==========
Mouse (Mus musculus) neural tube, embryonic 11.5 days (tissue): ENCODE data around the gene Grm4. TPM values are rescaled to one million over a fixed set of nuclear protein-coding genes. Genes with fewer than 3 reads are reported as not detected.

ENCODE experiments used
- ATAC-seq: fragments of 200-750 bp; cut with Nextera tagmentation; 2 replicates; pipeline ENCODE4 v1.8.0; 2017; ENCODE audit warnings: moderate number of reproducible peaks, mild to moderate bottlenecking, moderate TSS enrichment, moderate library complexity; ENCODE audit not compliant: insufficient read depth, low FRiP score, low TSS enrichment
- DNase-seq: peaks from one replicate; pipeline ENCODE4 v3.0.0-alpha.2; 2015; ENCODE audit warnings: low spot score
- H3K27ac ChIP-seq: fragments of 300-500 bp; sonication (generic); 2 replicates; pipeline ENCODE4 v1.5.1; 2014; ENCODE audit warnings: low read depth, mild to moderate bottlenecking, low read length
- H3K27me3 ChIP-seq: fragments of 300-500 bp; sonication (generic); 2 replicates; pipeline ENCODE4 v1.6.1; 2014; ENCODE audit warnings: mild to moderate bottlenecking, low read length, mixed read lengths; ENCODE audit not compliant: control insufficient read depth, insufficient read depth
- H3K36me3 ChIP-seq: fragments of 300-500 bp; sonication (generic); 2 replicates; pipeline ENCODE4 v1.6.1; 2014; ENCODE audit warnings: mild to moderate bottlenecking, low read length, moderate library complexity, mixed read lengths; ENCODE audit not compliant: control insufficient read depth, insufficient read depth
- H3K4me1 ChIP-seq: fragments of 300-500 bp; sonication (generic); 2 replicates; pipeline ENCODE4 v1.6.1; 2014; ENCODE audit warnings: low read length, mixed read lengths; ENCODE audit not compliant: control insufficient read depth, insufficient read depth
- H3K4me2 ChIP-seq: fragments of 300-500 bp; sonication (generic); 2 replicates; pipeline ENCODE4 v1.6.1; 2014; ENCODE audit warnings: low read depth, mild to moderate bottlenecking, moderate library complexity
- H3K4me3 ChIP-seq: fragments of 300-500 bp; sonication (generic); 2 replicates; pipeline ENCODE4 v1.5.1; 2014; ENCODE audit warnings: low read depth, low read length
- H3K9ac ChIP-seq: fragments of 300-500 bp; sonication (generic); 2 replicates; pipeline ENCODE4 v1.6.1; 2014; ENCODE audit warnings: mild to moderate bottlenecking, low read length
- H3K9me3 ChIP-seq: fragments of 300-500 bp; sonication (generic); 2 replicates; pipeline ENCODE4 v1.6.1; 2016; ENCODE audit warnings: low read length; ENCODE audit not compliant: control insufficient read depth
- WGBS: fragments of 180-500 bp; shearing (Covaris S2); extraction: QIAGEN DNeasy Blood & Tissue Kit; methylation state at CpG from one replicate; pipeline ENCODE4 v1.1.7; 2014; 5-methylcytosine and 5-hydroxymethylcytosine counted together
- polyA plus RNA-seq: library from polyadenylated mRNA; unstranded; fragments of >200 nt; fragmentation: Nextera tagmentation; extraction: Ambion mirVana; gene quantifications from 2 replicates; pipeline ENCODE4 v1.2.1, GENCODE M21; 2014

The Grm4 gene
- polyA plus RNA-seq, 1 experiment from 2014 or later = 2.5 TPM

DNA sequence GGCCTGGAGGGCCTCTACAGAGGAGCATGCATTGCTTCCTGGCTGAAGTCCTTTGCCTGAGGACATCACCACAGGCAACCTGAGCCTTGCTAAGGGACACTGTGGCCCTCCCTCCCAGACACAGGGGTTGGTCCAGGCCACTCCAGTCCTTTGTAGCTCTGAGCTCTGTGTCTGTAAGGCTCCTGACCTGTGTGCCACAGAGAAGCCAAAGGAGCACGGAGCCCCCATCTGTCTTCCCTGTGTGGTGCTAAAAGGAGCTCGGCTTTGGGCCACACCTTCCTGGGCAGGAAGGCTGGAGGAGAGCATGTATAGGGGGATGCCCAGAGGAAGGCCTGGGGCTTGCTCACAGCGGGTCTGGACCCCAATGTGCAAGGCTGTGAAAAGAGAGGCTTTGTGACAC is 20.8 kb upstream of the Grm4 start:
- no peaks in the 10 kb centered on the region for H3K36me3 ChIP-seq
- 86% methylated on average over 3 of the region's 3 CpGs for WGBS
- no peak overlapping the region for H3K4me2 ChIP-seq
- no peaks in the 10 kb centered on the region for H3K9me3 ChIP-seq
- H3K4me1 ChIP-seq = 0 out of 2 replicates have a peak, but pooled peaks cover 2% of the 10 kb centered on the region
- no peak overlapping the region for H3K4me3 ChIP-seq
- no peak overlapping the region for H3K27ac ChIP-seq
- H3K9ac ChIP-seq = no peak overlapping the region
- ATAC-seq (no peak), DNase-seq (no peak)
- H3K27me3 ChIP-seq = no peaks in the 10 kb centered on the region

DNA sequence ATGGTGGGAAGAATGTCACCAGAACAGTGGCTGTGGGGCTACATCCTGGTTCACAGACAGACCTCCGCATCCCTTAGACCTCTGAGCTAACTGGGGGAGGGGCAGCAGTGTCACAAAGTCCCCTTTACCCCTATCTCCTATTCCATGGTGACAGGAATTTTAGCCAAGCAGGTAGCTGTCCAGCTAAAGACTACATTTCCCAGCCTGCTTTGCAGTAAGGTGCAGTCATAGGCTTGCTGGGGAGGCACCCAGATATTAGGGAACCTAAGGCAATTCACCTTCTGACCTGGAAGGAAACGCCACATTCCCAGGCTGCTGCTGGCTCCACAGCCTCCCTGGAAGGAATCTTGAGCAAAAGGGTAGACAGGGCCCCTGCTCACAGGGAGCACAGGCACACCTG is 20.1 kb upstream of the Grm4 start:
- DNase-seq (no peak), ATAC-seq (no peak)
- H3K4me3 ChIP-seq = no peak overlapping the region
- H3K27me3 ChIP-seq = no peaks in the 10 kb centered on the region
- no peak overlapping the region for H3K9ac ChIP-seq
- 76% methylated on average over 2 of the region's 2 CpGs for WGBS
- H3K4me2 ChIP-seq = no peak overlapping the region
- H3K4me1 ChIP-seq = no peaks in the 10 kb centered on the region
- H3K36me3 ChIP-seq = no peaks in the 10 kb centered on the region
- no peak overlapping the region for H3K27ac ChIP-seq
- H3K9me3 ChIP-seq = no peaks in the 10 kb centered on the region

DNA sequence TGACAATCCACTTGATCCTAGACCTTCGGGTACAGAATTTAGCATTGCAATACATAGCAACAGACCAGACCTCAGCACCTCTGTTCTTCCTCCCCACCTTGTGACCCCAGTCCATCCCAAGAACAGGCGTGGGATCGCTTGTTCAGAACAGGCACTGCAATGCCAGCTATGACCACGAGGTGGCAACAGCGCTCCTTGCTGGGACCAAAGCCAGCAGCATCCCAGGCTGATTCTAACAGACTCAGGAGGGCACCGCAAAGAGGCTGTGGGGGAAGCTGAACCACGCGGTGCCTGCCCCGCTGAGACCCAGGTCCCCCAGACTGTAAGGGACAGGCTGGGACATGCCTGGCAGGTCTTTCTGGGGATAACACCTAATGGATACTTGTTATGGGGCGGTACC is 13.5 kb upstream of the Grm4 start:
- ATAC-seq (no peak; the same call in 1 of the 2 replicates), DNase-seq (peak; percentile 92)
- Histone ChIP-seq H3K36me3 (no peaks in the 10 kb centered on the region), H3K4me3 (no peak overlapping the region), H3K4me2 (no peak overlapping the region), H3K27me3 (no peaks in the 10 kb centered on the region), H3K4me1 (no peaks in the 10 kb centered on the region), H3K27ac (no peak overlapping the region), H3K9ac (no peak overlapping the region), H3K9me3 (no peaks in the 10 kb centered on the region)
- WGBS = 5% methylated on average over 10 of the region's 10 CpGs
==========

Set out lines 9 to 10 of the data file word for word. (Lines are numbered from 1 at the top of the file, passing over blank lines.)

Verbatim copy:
- H3K4me2 ChIP-seq: fragments of 300-500 bp; sonication (generic); 2 replicates; pipeline ENCODE4 v1.6.1; 2014; ENCODE audit warnings: low read depth, mild to moderate bottlenecking, moderate library complexity
- H3K4me3 ChIP-seq: fragments of 300-500 bp; sonication (generic); 2 replicates; pipeline ENCODE4 v1.5.1; 2014; ENCODE audit warnings: low read depth, low read length